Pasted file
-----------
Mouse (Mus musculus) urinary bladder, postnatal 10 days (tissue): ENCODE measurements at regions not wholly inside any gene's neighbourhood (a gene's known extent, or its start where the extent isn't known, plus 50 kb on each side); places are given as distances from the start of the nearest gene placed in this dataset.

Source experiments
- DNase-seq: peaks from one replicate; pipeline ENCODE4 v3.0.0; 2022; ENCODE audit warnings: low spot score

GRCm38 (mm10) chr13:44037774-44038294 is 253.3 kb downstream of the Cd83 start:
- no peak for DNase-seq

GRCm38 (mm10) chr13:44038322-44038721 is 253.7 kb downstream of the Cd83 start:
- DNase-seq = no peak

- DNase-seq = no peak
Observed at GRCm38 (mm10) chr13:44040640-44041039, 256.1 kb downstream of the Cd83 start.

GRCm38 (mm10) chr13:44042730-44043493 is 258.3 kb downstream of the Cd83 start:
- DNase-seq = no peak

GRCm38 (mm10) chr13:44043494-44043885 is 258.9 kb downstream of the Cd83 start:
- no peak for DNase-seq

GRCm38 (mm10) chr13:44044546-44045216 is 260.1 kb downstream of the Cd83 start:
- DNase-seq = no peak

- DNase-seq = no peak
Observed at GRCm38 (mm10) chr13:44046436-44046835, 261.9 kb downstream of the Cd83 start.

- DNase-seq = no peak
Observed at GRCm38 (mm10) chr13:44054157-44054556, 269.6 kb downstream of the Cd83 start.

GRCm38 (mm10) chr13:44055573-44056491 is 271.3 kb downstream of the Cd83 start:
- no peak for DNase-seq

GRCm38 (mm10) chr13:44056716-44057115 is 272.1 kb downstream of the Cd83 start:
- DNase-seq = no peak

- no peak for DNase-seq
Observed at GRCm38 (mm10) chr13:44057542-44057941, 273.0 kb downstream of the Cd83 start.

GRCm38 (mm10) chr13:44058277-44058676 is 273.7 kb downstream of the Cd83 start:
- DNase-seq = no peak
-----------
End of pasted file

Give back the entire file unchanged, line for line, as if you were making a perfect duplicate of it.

Mouse (Mus musculus) urinary bladder, postnatal 10 days (tissue): ENCODE measurements at regions not wholly inside any gene's neighbourhood (a gene's known extent, or its start where the extent isn't known, plus 50 kb on each side); places are given as distances from the start of the nearest gene placed in this dataset.

Source experiments
- DNase-seq: peaks from one replicate; pipeline ENCODE4 v3.0.0; 2022; ENCODE audit warnings: low spot score

GRCm38 (mm10) chr13:44037774-44038294 is 253.3 kb downstream of the Cd83 start:
- no peak for DNase-seq

GRCm38 (mm10) chr13:44038322-44038721 is 253.7 kb downstream of the Cd83 start:
- DNase-seq = no peak

- DNase-seq = no peak
Observed at GRCm38 (mm10) chr13:44040640-44041039, 256.1 kb downstream of the Cd83 start.

GRCm38 (mm10) chr13:44042730-44043493 is 258.3 kb downstream of the Cd83 start:
- DNase-seq = no peak

GRCm38 (mm10) chr13:44043494-44043885 is 258.9 kb downstream of the Cd83 start:
- no peak for DNase-seq

GRCm38 (mm10) chr13:44044546-44045216 is 260.1 kb downstream of the Cd83 start:
- DNase-seq = no peak

- DNase-seq = no peak
Observed at GRCm38 (mm10) chr13:44046436-44046835, 261.9 kb downstream of the Cd83 start.

- DNase-seq = no peak
Observed at GRCm38 (mm10) chr13:44054157-44054556, 269.6 kb downstream of the Cd83 start.

GRCm38 (mm10) chr13:44055573-44056491 is 271.3 kb downstream of the Cd83 start:
- no peak for DNase-seq

GRCm38 (mm10) chr13:44056716-44057115 is 272.1 kb downstream of the Cd83 start:
- DNase-seq = no peak

- no peak for DNase-seq
Observed at GRCm38 (mm10) chr13:44057542-44057941, 273.0 kb downstream of the Cd83 start.

GRCm38 (mm10) chr13:44058277-44058676 is 273.7 kb downstream of the Cd83 start:
- DNase-seq = no peak